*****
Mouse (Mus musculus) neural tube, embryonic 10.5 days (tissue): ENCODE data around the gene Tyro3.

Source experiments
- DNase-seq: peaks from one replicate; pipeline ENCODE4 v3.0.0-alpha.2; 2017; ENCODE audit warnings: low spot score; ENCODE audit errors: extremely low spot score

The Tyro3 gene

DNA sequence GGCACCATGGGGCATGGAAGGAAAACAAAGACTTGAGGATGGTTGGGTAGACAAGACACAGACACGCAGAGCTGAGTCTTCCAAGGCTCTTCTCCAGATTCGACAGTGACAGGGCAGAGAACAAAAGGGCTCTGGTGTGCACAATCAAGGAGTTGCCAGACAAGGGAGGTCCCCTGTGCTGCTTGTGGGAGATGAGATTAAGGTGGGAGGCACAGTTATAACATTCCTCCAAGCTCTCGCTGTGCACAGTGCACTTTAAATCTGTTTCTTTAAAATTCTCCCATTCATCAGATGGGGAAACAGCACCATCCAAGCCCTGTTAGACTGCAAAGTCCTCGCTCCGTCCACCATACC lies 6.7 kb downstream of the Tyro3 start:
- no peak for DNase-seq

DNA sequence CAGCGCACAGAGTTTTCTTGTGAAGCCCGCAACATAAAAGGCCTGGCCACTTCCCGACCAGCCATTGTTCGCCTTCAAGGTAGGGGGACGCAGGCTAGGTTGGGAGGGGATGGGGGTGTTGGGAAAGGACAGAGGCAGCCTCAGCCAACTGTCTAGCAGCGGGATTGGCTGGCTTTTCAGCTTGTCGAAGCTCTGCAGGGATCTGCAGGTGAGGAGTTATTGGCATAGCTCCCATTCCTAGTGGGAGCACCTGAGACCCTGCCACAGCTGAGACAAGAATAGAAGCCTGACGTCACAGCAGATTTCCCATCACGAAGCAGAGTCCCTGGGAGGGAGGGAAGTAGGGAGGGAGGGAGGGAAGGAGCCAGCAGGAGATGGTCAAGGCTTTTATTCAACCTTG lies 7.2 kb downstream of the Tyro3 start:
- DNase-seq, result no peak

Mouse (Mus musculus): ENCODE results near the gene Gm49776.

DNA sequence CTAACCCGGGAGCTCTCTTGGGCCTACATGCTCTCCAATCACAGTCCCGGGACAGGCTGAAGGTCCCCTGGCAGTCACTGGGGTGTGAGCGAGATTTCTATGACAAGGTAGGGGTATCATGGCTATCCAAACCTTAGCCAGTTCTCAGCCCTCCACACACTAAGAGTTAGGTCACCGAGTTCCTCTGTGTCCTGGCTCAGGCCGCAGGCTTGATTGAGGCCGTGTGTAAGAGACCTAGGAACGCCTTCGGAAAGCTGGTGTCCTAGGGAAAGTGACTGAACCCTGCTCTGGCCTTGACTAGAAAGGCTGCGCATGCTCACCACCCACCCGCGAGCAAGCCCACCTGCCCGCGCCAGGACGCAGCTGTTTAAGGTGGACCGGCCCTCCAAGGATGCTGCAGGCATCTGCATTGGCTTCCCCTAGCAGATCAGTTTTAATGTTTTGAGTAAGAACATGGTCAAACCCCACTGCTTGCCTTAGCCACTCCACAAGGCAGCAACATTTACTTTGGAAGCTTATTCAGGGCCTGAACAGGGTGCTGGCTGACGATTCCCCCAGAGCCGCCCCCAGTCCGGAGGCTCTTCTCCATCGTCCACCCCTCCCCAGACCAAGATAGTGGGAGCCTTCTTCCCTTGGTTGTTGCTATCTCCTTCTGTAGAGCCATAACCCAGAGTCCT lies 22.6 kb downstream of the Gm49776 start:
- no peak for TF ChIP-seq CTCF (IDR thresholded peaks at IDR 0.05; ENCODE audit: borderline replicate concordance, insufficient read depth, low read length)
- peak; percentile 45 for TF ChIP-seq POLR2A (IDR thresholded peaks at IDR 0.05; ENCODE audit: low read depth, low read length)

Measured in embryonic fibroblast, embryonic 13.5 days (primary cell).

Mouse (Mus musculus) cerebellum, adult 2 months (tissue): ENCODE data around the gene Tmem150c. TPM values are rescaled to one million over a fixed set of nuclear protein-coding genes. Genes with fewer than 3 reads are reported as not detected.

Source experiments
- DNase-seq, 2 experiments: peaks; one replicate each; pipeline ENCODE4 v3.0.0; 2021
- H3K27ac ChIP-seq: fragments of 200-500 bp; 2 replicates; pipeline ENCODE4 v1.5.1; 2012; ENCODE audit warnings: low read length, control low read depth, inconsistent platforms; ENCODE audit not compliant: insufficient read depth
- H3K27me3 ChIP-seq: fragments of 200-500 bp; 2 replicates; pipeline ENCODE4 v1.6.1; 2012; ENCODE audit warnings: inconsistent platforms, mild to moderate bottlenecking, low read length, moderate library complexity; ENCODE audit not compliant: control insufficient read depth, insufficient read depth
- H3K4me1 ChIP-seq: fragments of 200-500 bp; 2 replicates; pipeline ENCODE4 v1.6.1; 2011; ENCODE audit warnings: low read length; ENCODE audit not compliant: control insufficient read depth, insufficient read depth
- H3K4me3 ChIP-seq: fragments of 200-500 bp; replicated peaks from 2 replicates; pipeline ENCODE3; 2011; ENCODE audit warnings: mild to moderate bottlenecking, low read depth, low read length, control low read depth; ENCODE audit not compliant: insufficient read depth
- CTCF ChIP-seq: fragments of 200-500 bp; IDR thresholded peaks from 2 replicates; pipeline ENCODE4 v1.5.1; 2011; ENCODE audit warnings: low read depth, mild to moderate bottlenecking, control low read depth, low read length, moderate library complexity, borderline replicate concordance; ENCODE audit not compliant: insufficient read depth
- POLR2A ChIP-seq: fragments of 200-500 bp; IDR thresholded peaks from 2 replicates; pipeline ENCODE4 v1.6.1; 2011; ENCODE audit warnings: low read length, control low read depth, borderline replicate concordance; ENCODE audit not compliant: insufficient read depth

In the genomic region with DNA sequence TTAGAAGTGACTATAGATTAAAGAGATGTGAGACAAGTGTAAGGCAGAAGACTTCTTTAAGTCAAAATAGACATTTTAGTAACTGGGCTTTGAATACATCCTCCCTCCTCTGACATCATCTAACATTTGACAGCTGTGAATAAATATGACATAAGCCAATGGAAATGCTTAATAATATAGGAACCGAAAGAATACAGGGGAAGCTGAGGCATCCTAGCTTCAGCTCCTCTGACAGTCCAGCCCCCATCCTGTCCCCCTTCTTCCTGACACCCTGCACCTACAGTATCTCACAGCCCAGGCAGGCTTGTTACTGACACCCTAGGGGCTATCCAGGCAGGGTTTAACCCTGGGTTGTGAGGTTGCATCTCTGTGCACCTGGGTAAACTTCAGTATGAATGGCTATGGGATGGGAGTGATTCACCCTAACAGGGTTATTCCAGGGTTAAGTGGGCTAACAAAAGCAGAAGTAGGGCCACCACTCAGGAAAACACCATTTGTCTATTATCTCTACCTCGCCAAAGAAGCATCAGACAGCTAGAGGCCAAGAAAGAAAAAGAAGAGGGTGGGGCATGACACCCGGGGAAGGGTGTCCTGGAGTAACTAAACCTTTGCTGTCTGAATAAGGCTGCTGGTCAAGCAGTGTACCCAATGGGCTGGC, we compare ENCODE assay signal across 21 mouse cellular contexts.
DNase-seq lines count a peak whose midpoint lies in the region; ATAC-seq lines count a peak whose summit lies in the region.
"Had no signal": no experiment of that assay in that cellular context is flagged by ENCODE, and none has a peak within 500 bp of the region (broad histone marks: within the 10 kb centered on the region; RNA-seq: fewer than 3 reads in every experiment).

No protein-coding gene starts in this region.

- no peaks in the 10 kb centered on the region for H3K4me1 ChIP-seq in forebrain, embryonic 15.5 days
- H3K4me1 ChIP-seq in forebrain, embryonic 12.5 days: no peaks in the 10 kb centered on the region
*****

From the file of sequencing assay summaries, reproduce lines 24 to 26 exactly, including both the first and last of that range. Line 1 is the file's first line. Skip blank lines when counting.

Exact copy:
DNase-seq lines count a peak whose midpoint lies in the region; ATAC-seq lines count a peak whose summit lies in the region.
"Had no signal": no experiment of that assay in that cellular context is flagged by ENCODE, and none has a peak within 500 bp of the region (broad histone marks: within the 10 kb centered on the region; RNA-seq: fewer than 3 reads in every experiment).

No protein-coding gene starts in this region.